At each zoom level you can navigate on the galaxy map using the arrows at the bottom right. Click on the circle between the arrows to zoom out, and anywhere on the map to zoom in.
At the fourth zoom level, you can hover your mouse over any object to see its name, and in the case of a star, its spectral classification.
Click on any object on the fourth zoom level to go to its description page. This shows the name, distance, galactic longitude and galactic latitude for each object on the upper left. There is also a link to the source for this information in the scientific literature. Sometimes there is also a text description for this object. We'll be adding many more descriptions in the future.
On the right side there is a set of links. Notes go to an individual piece of information about this object with a link to the source of this information in the scientific literature. There can be several notes for each object. There are also a number of general links into the scientific literature for this object.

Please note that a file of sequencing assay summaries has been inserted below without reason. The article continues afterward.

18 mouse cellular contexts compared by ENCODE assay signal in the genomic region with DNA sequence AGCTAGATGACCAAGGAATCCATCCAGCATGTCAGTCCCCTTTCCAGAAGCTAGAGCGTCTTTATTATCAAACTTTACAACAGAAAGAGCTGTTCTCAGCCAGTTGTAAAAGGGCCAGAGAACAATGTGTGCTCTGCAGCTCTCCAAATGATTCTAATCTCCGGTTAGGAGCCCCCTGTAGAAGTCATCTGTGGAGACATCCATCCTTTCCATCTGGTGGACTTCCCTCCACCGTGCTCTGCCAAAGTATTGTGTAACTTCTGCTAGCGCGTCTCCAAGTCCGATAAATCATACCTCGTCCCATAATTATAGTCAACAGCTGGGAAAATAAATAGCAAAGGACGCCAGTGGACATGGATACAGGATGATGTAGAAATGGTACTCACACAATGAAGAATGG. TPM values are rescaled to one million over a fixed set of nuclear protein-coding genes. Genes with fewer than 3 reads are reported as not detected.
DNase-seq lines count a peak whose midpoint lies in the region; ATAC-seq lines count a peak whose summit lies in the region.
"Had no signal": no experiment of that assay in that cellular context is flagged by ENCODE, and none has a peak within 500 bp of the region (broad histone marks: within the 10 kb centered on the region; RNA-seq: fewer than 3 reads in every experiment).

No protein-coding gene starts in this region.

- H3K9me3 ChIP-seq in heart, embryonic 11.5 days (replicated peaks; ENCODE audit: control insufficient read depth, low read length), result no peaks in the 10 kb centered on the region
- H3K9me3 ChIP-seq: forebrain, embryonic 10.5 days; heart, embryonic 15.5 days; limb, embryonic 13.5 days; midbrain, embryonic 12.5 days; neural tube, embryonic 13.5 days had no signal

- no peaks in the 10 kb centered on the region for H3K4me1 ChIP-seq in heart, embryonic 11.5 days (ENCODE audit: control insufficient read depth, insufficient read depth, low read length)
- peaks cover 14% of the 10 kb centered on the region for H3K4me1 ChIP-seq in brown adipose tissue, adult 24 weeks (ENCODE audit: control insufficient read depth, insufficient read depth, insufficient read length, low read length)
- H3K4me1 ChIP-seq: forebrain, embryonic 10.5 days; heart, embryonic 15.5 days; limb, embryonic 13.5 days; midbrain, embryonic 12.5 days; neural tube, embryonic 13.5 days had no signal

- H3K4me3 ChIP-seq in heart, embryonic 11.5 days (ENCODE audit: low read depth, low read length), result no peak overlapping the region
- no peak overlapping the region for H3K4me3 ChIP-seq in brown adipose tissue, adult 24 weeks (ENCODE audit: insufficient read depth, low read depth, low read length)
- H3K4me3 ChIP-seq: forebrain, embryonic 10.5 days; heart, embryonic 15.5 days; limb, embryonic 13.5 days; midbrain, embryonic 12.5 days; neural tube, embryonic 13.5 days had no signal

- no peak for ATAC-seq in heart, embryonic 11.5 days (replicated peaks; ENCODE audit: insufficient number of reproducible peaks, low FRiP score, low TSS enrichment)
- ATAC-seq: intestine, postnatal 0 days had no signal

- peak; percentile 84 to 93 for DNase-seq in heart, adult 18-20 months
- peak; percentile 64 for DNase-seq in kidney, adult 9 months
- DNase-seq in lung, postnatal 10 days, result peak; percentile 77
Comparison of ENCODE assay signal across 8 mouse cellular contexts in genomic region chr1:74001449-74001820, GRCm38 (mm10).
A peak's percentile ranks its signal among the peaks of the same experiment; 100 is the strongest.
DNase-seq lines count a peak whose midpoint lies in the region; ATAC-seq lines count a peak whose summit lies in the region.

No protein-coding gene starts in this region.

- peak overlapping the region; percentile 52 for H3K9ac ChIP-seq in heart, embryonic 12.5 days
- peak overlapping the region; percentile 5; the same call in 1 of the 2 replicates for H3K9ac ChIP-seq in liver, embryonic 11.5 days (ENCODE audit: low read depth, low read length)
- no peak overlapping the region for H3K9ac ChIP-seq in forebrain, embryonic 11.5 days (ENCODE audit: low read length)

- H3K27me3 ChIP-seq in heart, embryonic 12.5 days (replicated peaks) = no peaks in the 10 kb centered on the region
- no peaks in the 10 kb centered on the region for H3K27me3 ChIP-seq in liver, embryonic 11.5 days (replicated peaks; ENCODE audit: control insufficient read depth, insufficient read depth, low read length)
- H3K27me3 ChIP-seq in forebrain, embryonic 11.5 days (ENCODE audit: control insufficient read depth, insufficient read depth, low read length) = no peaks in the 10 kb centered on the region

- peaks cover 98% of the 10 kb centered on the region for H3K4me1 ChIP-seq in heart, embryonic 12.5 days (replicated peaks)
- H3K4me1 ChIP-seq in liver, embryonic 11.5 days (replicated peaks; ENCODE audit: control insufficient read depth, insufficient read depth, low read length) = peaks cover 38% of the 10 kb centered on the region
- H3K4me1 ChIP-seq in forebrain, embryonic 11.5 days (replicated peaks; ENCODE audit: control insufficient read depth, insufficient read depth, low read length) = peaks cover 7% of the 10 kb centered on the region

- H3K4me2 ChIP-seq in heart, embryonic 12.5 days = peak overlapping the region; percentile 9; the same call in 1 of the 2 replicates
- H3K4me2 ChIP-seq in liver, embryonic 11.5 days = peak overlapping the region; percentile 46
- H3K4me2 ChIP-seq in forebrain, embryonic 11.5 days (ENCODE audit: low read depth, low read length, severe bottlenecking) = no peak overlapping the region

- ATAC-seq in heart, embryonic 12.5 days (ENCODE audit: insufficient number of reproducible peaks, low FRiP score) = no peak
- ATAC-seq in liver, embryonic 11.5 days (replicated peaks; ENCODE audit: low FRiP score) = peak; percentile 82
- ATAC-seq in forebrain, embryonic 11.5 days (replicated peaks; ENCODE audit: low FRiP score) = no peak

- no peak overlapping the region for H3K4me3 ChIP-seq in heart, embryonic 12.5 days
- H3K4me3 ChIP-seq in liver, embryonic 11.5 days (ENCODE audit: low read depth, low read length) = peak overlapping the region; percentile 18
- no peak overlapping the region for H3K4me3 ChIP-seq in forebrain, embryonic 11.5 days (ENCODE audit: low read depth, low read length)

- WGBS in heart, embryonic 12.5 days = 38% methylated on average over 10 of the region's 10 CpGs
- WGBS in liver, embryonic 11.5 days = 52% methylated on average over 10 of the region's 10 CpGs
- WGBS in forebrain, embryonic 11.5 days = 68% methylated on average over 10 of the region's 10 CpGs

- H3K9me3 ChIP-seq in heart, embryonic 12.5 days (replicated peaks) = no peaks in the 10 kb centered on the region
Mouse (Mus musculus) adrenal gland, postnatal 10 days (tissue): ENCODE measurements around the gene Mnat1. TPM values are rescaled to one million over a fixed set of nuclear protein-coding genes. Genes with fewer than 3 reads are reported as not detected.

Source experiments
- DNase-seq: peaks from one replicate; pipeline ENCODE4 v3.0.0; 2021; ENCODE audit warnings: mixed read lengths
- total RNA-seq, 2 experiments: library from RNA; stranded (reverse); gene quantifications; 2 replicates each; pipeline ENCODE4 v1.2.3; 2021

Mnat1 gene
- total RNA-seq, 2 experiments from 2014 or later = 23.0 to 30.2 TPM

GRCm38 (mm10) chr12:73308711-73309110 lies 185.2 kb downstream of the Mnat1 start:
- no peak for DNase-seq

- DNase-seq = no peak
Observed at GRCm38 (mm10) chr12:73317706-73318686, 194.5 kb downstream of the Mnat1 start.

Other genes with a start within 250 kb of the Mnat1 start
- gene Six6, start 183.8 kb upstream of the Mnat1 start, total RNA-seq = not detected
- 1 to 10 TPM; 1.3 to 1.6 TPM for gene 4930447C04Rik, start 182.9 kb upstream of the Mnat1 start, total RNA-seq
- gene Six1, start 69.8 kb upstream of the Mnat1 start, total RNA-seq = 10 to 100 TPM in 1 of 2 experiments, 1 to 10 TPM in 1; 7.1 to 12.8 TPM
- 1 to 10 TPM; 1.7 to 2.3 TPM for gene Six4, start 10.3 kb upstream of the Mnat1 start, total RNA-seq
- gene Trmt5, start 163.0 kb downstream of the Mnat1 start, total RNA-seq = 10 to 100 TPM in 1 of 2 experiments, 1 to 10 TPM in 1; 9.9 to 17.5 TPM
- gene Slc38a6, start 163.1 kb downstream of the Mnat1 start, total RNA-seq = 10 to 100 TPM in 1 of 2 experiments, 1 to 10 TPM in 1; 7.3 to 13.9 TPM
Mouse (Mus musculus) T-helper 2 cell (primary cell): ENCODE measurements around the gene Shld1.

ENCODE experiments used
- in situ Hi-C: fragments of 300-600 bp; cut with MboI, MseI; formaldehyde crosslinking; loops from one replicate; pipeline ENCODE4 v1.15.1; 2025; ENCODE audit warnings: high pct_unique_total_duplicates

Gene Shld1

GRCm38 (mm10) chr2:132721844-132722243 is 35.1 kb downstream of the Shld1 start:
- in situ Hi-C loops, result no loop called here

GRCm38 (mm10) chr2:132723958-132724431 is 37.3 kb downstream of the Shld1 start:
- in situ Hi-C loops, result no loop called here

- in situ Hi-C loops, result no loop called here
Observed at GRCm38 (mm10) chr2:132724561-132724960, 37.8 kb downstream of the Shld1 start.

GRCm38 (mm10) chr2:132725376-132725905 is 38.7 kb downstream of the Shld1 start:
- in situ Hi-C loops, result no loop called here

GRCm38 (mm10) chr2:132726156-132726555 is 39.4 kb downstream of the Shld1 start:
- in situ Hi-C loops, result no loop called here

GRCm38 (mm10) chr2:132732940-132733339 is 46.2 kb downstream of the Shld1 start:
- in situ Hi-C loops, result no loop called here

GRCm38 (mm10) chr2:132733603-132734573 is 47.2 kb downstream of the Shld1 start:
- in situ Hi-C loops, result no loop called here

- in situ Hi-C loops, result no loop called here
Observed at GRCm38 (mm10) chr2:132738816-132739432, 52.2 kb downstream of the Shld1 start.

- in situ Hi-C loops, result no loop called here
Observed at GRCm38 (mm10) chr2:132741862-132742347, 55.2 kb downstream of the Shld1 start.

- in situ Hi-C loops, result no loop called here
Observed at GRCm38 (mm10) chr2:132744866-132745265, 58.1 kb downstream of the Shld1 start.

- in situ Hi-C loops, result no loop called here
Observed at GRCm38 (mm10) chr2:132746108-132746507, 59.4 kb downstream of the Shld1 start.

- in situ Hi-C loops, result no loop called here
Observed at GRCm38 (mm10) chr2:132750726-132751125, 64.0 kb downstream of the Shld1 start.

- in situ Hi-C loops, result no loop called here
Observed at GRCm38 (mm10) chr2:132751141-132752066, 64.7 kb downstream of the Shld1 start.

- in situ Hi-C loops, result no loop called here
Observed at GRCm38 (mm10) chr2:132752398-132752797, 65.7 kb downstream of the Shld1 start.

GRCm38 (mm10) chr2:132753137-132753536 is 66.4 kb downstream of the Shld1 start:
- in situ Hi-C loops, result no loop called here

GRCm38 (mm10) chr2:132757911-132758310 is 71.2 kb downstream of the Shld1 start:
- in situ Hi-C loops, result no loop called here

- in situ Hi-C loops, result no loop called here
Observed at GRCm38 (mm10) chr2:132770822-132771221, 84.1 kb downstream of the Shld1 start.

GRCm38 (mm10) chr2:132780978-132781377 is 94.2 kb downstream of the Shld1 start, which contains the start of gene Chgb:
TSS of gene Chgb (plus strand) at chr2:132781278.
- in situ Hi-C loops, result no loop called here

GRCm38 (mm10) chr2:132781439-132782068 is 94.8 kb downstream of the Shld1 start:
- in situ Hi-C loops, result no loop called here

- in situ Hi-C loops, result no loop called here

The Simbad link goes to the Simbad database entry for this object. The DSS link displays a monochrome image of the visual night sky in the vicinity of this object (within 15 arc minutes). The ADS link displays a list of scientific papers that mention this object. The ADS Abstract link displays a list of scientific papers that mention this object in their abstracts. The ADS Abstract link makes it easier to find articles with a lot of information about a given object but may miss references that the ADS link returns.
For a star cluster, there is a further link to the WEBDA star cluster database entry for that cluster. This returns information about the age and chemical composition of the cluster and may even allow you to drill down and get information about many of the individual stars in the cluster.
In a few cases, there is a colour image for this object, created using the method described here. If an image is available, there will be a "View image" link. From the image page you will be able to return to the description or map page for this object, or go to the gallery page, which enables you to view all the object images currently available.
In addition to the main galaxy map, there is also a 1280x1024 overview map that shows the brightest and largest objects in one image, and a 1280x1024 fantasy map that is more speculative as the name suggests, and makes it easier to identify apparent larger Milky Way structures by portraying them in more familiar planetary terms such as gulfs, bays, straits and islands.